The Ninth Circuit this week cast doubt on whether an advertiser that uses the name of a competitor's product in keyword advertising is liable for trademark infringement. In Network Automation, Inc. v. Advanced Systems Concept, Inc., the Ninth Circuit vacated a preliminary injunction preventing defendant from purchasing the name of plaintiff's product as a keyword to display sponsored ads. The court expressed skepticism about whether such trademark use creates consumer confusion, which is the essence of trademark infringement.
Plaintiff Network Automation, Inc. (Network) and defendant Advanced Systems Concepts, Inc. (Systems) are competitors. Systems markets software under the trademark ACTIVEBATCH. Network purchased the keyword ACTIVEBATCH from Google AdWords in order to display a sponsored ad for Network's products when users searched the term ACTIVEBATCH. The district court found that this use likely created initial interest confusion -- meaning that defendant used plaintiff's mark in a manner calculated to capture intial consumer attention even though no actual sale is made. On that basis, the district court granted injunctive relief.
The Ninth Circuit rejected that analysis, emphasizing that the owner of the mark must demonstrate "likely confusion, not mere diversion." To determine the likelihood of confusion, the court applied the Sleekcraft factors, of which one is the degree of "consumer care." According to the court, the degree of consumer care on the Internet is greater now than in years past, as the novelty of the Internet evaporates and online commerce becomes commonplace. That makes confusion from a competitor's keyword advertising less likely.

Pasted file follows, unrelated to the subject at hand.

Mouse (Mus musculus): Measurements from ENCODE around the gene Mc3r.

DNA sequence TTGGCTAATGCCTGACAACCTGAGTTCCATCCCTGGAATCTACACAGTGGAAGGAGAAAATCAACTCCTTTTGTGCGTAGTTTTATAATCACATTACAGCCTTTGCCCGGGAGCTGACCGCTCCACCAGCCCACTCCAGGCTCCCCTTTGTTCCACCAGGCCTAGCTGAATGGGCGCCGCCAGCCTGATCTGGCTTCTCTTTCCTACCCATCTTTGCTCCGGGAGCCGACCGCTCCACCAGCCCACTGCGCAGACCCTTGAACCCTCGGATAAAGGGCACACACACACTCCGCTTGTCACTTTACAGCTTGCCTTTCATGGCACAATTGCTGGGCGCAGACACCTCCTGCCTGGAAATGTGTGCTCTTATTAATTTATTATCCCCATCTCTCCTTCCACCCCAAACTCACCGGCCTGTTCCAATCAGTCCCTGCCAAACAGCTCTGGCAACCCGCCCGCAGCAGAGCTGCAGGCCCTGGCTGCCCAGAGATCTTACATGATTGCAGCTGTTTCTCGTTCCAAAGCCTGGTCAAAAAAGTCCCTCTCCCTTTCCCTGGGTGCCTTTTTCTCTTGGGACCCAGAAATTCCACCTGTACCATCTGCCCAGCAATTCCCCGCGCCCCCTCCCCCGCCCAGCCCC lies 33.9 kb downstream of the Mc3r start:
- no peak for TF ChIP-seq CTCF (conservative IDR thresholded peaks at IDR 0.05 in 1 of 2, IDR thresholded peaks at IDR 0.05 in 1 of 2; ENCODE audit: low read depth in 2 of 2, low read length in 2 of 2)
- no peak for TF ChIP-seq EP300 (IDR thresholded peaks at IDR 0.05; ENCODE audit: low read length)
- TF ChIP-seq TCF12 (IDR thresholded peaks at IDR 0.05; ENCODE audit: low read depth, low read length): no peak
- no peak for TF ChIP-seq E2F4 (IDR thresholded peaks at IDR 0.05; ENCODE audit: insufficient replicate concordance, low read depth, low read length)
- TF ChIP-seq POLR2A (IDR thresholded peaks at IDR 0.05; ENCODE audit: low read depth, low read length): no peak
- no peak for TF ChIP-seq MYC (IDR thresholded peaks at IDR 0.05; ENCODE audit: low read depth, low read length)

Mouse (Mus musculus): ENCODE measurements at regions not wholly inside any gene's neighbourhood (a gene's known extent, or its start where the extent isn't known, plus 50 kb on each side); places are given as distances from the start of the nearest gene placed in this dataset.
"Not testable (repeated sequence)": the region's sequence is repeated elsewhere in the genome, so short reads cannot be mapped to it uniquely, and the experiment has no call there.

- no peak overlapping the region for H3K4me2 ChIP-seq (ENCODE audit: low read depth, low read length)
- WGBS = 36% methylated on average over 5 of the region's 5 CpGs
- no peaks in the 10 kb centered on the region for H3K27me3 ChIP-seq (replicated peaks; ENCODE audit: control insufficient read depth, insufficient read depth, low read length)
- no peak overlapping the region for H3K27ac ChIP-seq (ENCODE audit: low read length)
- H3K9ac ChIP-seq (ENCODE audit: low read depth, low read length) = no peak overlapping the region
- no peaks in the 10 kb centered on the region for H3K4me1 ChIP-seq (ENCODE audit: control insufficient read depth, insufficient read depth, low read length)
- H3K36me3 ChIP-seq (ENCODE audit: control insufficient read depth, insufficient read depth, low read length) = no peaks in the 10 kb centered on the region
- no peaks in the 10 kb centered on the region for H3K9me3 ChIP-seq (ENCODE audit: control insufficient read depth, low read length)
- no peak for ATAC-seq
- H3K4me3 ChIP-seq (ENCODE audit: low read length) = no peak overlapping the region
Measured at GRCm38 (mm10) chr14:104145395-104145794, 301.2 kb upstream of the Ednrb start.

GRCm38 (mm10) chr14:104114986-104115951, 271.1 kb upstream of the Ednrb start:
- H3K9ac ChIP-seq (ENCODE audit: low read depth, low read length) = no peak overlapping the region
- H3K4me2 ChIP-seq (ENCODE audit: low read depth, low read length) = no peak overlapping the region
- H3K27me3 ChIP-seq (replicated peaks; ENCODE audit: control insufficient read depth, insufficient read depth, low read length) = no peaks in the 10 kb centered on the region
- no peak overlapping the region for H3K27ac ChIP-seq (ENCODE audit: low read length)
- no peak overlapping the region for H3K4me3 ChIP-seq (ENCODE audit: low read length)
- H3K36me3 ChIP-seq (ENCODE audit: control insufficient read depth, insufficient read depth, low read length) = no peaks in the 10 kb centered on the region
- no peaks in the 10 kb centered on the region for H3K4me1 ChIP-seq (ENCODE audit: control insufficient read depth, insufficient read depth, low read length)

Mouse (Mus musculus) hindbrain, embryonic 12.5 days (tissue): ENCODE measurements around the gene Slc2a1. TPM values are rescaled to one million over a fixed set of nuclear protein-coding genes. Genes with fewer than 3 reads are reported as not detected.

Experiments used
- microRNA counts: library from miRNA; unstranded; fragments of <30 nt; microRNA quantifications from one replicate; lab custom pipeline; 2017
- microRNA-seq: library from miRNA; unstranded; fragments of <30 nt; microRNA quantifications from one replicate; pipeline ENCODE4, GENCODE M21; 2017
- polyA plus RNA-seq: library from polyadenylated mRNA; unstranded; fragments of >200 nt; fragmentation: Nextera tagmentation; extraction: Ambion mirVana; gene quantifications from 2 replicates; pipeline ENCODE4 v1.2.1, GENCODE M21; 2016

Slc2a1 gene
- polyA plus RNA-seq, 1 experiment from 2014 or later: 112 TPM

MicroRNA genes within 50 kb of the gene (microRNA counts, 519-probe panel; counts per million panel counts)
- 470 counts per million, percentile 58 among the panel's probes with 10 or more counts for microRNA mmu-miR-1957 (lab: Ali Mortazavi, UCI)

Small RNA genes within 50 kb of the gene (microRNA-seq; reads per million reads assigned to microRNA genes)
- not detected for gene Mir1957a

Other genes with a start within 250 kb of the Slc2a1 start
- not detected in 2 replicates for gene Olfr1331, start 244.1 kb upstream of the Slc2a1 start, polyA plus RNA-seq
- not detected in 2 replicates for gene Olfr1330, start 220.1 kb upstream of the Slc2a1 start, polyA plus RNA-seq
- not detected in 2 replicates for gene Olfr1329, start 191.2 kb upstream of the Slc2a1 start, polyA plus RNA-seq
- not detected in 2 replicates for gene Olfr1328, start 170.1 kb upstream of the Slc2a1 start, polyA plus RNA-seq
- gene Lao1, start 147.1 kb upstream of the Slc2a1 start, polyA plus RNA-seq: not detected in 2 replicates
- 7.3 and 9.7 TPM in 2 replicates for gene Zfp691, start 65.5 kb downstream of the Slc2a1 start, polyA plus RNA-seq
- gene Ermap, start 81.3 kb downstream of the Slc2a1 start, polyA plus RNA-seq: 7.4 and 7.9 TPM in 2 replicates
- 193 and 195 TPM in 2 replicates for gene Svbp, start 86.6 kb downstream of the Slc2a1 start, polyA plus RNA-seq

The court also added as a factor to the Sleekcraft test the labelling, appearance and context of the sponsored ads. Network's ads did not clearly identify their source, and in certain cases that may cause initial confusion. But the surrounding context of the ads may eliminate that confusion; Google and Bing segregate sponsored ads from search results to highlight that the ads are not the result of an objective search result. Because the district court failed to properly consider the heightened care of consumers and the context of the ads, the Ninth Circuit ruled that the district court abused its discretion in granting injuctive relief.